Just before Christmas last year my son, who was five years old at the time, came to me with a really cool drawing of a dinosaur. He told me that it was a Triceratops — and I would like to share it with you.
But the drawing made me think. When I was about the same age as my son I thought that dinosaurs were cool too, but at that time in the late 1970s and beginning of the 1980s dinosaurs didn’t have the same status as they have today. Nobody really talked about them, you didn’t find so many different kinds in the toy store and you did not see them on TV, so when I got older I kind of forgot about them. It was not until I went on an excursion with my class when I was about 18 years old that I re-discovered them. We went to Paris and Strasbourg, visiting several exhibitions with fossils and dinosaurs, and I remembered how amazing it all was. My class mates thought I was weird, but I didn’t care.
Looking at my son’s drawing, I started thinking about the resurgence that the dinosaurs have been going through the last 30 years or so. It took off at the beginning of the 1990s when the movie Jurassic Park was released. At the end of the 90s, the BBC aired an amazing series called Walking with Dinosaurs. I went to see the exhibition based on the TV show in Glasgow and I was really impressed. Children were able to race against a Tyrannosaurus rex — a highlight of the exhibition!
But this resurgence has not stopped yet. Kids learn about them from TV — Dinosaur Train is a fantastic way for children to be informed and entertained at the same time. Sometimes I wish I was a kid in today’s world.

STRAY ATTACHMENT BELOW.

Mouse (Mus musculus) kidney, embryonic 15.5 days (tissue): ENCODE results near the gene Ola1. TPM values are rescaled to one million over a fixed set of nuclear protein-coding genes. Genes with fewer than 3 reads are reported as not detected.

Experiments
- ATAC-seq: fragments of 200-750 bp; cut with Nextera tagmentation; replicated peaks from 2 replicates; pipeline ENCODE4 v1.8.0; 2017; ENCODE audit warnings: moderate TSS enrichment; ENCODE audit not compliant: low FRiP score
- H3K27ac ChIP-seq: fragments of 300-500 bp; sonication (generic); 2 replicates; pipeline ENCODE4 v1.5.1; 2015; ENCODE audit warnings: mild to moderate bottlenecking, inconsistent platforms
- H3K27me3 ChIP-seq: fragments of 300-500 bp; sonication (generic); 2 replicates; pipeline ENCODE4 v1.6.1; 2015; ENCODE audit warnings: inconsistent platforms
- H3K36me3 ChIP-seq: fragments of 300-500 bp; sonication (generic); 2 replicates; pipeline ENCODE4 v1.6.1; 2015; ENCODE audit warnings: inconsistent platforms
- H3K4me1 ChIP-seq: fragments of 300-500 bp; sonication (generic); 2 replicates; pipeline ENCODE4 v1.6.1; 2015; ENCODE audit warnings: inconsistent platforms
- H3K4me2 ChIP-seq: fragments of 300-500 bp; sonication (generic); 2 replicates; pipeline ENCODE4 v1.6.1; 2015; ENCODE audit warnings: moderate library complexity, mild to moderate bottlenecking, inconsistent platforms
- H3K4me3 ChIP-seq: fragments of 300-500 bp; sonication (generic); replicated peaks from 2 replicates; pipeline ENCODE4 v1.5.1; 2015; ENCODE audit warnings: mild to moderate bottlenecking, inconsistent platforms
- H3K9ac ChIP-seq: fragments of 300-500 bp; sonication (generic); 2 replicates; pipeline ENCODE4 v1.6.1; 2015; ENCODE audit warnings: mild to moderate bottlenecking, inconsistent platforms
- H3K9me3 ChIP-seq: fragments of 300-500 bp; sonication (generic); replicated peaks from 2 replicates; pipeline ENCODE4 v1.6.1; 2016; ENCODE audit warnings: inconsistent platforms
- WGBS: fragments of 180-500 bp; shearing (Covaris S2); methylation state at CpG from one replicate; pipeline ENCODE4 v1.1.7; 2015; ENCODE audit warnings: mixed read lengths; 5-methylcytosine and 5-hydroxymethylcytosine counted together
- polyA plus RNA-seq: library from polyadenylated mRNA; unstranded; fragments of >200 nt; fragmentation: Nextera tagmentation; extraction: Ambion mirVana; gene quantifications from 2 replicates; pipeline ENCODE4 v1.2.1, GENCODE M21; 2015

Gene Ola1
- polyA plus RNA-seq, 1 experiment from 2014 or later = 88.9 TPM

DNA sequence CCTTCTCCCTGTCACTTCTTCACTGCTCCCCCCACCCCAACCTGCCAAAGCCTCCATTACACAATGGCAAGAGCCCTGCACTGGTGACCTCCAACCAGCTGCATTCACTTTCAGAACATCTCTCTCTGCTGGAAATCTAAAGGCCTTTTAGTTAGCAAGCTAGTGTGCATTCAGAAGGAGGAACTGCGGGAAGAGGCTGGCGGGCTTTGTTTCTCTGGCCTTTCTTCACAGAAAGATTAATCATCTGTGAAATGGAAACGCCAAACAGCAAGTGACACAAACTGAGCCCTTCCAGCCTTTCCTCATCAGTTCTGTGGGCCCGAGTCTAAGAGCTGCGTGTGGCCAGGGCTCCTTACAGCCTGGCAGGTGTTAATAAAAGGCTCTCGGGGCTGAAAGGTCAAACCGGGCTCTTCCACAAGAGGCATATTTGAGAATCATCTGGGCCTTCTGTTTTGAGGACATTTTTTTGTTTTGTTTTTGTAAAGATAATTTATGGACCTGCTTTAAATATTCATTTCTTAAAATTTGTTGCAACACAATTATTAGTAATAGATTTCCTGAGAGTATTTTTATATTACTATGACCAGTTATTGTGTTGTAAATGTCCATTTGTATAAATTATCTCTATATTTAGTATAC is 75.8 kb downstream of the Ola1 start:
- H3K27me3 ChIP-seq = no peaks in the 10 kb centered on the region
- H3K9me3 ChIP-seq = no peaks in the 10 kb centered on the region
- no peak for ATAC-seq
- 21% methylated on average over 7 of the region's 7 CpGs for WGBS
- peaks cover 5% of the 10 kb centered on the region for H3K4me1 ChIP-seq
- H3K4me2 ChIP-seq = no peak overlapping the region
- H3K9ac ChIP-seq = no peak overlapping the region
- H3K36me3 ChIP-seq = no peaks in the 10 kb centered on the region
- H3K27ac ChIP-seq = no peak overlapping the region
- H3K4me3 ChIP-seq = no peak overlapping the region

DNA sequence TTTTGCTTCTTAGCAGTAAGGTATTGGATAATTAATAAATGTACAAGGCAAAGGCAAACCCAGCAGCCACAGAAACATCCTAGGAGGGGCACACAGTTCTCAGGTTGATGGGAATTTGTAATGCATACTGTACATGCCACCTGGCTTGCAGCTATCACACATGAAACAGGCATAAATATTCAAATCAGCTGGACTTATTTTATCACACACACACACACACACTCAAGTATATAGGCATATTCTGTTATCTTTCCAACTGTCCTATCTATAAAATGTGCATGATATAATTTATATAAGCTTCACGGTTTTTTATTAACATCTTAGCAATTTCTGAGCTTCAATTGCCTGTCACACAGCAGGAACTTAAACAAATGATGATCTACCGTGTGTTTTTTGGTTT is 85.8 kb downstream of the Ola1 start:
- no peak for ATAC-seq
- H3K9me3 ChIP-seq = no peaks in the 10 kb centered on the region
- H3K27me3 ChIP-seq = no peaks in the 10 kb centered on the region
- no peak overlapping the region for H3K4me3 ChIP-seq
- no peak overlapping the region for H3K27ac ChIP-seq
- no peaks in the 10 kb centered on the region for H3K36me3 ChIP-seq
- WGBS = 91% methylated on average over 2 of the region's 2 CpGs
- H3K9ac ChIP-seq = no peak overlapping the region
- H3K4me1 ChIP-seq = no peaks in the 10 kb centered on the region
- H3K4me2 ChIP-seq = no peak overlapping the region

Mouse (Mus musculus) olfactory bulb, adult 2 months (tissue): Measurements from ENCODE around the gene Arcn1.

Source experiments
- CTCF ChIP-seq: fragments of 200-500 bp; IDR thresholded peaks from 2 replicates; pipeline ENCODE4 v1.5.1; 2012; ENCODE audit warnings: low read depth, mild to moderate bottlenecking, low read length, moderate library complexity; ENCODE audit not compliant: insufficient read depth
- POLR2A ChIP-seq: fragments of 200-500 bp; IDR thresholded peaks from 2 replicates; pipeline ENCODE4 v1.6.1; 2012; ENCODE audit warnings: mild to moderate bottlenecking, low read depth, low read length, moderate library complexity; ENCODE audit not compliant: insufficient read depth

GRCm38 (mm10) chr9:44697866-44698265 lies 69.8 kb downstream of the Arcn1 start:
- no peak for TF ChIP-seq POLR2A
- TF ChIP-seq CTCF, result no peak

Dinosaurs seem to have a special rock star status — at least among younger kids — and this is our opportunity to take it to the next level. Why not make a TV program called ‘Swimming with dinoflagellates’ or ‘Floating with foraminifera’? Or in biology classes at school why not show living dinoflagellates, diatoms, or foraminifera? Catch a kid sneezing with hay fever and take an air sample to find out what type of plant, grass, or tree pollen is causing it. Pack your kids off to school with half your fossil collection, or give a presentation to their class on rocks and fossils. I think that if we could show more of this excitement to children, then some of them would be curious enough to learn more.
Society has a need for biostratigraphers for the foreseeable future and I believe that if we can keep children interested in dinosaurs and fossils, we might be able to take them a step further and make them more interested in the smaller life forms that were present, and in earth’s history in general. In the current climate of cost cutting in industry, biostratigraphy is an efficient and cost-conscious tool for palaeoenvironmental analysis, subdividing stratigraphy, and correlating between wells. At the same time, with ever more focus on safe drilling, biostratigraphy has much to offer in terms of stratigraphic drilling control at the wellsite. The challenge for industrial biostratigraphers both now and in the future is communication. As well as pushing their science forward, they have to stand tall and shout loudly so as not to become invisible in what is a very competitive and demanding workplace.
We need to be creative to recruit more young people into the world of biostratigraphy and keep them motivated. So every time my son asks me if we can read something about dinosaurs, we do it. Let’s wait and see if this will result in a new biostratigrapher in about 20 years.